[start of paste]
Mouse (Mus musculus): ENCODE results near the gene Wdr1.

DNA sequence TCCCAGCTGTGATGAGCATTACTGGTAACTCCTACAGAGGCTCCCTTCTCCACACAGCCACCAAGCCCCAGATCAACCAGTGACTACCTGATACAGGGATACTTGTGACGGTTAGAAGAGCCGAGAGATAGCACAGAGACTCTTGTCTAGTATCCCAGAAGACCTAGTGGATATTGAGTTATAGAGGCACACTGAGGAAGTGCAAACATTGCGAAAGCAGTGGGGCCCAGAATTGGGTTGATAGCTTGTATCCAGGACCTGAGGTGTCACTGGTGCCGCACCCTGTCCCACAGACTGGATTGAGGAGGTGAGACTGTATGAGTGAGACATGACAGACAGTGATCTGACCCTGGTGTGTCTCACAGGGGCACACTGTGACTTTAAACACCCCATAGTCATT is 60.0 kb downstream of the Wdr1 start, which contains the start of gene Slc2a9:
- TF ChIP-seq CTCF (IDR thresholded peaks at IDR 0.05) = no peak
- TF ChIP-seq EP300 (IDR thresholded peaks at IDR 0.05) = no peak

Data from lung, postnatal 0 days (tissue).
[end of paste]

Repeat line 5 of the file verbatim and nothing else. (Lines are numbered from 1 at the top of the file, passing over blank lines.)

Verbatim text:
Data from lung, postnatal 0 days (tissue).